Description : The Logical Foundations of Social Theory describes Gert Mueller’s argument that physical, biological, social, moral, and cultural reality form an asymmetrical hierarchy of founding and controlling relationships that condition social reality rather than mechanically determining it. This book analyzes social stratification, the moral order, and culture systems.
Description : This study examines the philosophical foundations of Hegel's social theory by articulating the normative standards at work in his claim that the central social institutions of the modern era are rational or good.
Description : This book summarizes and critiques theories of social and cultural reproduction as they relate to sociology of education.
Author by : Jean-Antoine-Nicolas de Caritat marquis de Condorcet
Language : en
Publisher by : Edward Elgar Publishing
Format Available : PDF, ePub, Mobi
Total Read : 43
Total Download : 182
File Size : 42,9 Mb
Description : The Marquis de Condorcet (1743-94) was a founding father of social science. He believed that what he called the moral sciences could be studied by the same exacting methods as the natural sciences, and he developed many of the tools for doing so. Condorcet has had two quite unconnected reputations: as the doomed and foolish Enlightenment scholar, writing about the perfectibility of mankind while in hiding from the Terror that would shortly claim his own life; and as the incomprehensible founder of social choice, whose Essai of 1785 was not understood until the 1950s. This book shows that he was not so foolish, nor so incomprehensible, as even sympathetic treatments have made him sound.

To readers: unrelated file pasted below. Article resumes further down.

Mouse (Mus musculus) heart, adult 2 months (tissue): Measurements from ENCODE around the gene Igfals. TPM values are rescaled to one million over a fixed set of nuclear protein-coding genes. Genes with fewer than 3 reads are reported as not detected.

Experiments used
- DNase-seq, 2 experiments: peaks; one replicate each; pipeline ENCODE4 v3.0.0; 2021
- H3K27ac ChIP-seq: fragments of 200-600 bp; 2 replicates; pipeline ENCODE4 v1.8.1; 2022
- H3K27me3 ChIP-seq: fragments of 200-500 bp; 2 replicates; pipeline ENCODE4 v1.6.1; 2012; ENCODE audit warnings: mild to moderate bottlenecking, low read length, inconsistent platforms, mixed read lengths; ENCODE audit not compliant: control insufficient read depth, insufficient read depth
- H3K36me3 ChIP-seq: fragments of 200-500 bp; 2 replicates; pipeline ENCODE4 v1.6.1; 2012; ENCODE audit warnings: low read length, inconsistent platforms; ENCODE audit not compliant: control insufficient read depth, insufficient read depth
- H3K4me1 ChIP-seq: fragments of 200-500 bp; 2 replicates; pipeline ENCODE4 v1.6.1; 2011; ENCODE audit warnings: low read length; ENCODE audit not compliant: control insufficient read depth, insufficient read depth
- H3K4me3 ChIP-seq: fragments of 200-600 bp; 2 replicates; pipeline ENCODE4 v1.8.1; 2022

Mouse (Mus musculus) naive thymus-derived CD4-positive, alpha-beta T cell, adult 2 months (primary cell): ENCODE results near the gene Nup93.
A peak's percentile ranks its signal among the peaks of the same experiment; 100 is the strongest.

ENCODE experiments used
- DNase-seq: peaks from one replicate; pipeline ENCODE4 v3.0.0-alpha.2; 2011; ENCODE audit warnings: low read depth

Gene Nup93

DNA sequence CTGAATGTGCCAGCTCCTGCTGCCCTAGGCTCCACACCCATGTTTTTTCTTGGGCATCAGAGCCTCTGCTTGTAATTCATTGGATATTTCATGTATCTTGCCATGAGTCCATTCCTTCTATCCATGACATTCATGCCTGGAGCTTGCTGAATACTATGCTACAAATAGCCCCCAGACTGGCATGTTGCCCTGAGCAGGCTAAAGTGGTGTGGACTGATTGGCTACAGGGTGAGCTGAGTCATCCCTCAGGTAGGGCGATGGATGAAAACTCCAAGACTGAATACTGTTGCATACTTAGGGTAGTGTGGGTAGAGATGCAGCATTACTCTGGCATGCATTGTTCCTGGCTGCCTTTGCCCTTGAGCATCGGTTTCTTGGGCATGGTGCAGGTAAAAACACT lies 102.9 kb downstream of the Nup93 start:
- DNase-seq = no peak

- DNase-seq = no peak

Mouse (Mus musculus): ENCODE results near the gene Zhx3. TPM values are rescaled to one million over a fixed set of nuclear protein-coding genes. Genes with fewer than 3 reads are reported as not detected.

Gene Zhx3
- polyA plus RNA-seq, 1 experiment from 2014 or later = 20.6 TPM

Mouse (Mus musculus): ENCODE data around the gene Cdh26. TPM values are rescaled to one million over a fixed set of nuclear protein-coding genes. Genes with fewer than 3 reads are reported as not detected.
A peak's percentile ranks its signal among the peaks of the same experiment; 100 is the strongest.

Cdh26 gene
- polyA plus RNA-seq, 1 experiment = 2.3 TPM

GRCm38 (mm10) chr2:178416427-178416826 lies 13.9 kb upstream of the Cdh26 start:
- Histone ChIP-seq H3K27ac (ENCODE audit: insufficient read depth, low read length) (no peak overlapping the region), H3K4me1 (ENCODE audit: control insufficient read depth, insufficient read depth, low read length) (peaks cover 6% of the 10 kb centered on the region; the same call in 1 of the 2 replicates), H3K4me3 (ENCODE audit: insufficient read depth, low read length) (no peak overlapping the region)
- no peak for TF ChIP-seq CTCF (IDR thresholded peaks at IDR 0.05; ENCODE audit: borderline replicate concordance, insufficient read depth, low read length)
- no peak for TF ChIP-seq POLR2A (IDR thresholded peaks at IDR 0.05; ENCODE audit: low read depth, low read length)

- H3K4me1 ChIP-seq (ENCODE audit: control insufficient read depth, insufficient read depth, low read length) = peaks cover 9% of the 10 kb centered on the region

Description : The concept of the case is a basic feature of social science research and yet many questions about how a case should be defined, how cases should be selected and what the criteria are for a good case or set of cases are far from settled. Are cases pre-existing phenomena that need only be identified by the researcher before analysis can begin? Or are cases constructed during the course of research, only after analysis has revealed which features should be considered defining characteristics? Will cases be selected randomly from the total pool of available cases? Or will cases be chosen because of their unique qualities? These questions and many others are addressed by the contributors to this volume as they probe the nature of the case and the ways in which different understandings of what a case is affect the conduct and the results of research. The contributors find a good deal of common ground, and yet they also express strikingly different views on many key points. As Ragin argues and the contributions demonstrate, the work of any given researcher is often characterized by some hybrid of these basic approaches, and it is important to understand that most research involves multiple definitions and uses of cases, as both specific empirical phenomena and as general theoretical categories.